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TECHNOLOGY Your Social Media Guide

Twitter www.twitter.com Tweets are short messages, similar in length to a text message (only 140 characters). It is a conversational platform that allows your personality to shine through and tells others to see what you are thinking at that moment in time. You can follow or be followed by other Twitter users.

Facebook www.facebook.com You can connect and share photos, video and opinions with other Facebook users. It is best to keep your business profile professional and current.

Linked In www.linkedin.com Create a personal profile, provide references for colleagues and network with associates. You are able to create open or closed groups to discuss topics/ ideas and gain feedback. This tool is more about engaging in effective communication rather than having hundreds of contacts. According to the September 2010 Social Media & Online PR report by Econsultancy in association with bigmouthmedia Twitter and Facebook are the most popular sites, used by 83% and 80% or respondents respectively. When asked how many organisations are using Facebook – more than two thirds are using it as a marketing channel (67%). Companies are typically favouring Twitter over Facebook for brand monitoring and reacting to customer issues. It is important that you review each of the platforms available to you and make an informed decision on which is the most appropriate for your business and will help you achieve your goals.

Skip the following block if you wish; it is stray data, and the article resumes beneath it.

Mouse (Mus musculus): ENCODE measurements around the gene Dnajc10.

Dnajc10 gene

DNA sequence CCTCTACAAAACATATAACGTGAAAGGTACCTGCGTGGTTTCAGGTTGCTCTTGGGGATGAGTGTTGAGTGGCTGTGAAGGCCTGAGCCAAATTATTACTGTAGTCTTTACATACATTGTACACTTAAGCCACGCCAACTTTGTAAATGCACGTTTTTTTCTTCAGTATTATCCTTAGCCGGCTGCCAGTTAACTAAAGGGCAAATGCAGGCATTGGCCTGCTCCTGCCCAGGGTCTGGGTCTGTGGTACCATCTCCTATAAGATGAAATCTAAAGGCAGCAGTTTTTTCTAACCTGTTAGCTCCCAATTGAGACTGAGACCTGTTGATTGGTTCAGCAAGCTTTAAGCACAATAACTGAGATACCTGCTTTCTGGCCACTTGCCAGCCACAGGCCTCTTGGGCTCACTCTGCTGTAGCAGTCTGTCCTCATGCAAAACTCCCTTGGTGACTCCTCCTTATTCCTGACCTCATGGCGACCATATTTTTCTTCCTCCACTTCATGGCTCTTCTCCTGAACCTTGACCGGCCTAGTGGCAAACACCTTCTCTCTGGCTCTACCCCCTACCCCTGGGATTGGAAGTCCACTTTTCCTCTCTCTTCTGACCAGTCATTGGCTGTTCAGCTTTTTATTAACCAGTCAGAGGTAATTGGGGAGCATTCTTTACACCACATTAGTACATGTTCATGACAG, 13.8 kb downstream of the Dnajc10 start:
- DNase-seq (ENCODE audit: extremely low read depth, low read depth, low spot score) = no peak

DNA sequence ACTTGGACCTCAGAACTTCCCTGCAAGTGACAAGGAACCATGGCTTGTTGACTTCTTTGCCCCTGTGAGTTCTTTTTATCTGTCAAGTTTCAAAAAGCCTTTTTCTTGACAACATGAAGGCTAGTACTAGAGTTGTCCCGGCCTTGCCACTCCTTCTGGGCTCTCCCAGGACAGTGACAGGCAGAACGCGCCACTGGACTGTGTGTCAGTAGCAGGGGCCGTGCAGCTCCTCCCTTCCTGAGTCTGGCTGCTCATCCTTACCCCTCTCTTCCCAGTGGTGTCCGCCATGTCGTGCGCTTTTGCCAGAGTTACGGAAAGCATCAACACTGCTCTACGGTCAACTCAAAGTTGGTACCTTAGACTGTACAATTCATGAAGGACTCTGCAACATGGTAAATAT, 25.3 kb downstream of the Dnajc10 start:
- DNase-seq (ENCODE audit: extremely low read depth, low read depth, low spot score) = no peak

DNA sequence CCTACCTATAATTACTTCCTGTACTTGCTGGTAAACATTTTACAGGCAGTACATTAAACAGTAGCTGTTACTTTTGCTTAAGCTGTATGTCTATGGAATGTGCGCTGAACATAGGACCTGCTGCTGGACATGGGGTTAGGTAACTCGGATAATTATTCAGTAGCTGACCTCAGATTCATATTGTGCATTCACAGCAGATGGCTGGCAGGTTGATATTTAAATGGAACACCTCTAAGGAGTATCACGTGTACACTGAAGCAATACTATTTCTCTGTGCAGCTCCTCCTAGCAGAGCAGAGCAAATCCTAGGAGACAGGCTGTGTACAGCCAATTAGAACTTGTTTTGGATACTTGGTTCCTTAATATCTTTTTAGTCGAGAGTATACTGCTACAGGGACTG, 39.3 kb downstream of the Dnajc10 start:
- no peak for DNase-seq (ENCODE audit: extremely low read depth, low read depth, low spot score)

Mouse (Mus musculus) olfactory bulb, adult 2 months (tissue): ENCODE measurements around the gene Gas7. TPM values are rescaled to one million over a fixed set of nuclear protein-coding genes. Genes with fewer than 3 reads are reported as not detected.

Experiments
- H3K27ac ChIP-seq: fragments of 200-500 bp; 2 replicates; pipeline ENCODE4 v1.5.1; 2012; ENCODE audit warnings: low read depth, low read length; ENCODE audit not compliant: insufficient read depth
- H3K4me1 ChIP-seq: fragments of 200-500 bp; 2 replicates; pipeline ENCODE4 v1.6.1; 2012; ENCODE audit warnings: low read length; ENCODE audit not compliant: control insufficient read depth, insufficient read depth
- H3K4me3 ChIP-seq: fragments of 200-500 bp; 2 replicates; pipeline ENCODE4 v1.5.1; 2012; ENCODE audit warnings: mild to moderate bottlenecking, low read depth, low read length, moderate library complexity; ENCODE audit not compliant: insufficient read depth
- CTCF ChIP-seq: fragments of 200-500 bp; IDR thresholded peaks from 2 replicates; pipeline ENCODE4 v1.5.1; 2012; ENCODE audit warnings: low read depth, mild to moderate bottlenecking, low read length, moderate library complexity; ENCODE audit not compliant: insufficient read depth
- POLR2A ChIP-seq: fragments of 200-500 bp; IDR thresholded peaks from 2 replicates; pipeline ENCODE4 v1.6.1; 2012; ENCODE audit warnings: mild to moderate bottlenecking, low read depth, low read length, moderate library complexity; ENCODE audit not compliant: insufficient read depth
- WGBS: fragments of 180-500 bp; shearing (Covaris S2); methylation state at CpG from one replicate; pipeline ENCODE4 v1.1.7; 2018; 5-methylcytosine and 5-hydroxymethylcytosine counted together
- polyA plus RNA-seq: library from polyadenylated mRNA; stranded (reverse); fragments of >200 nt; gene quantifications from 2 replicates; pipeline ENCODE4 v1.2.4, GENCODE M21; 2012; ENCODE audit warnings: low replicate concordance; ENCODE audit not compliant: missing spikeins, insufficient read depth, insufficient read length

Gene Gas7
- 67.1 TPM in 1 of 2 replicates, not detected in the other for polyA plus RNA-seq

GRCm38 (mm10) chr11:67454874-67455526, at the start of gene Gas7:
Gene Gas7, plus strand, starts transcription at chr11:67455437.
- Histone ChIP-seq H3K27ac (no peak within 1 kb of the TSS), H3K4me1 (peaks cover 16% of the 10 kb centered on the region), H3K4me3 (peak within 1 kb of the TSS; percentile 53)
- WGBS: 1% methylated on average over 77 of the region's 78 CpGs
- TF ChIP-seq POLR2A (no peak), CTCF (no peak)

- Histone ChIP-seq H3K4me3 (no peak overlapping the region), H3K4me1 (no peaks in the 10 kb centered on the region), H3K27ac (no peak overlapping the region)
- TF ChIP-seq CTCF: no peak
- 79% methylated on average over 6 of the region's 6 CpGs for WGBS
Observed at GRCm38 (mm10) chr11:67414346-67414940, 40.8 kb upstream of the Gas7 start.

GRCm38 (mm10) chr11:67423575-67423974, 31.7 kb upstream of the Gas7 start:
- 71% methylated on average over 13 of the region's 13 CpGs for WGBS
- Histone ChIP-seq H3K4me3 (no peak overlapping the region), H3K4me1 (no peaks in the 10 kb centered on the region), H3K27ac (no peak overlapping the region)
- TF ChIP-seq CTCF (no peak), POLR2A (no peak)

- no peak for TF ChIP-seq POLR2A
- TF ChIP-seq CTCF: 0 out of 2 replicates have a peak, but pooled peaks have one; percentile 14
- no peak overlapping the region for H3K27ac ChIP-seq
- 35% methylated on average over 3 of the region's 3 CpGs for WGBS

If Facebook were a country it would be the world’s 3rd largest ahead of the United States and only behind China and India. If you were paid $1 for every time an article was posted on Wikipedia you would earn $1,712.32 per hour.

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BUSINESS Networking Success

NETWORKING SUCCESS

How to prepare so you get the most out of networking events

S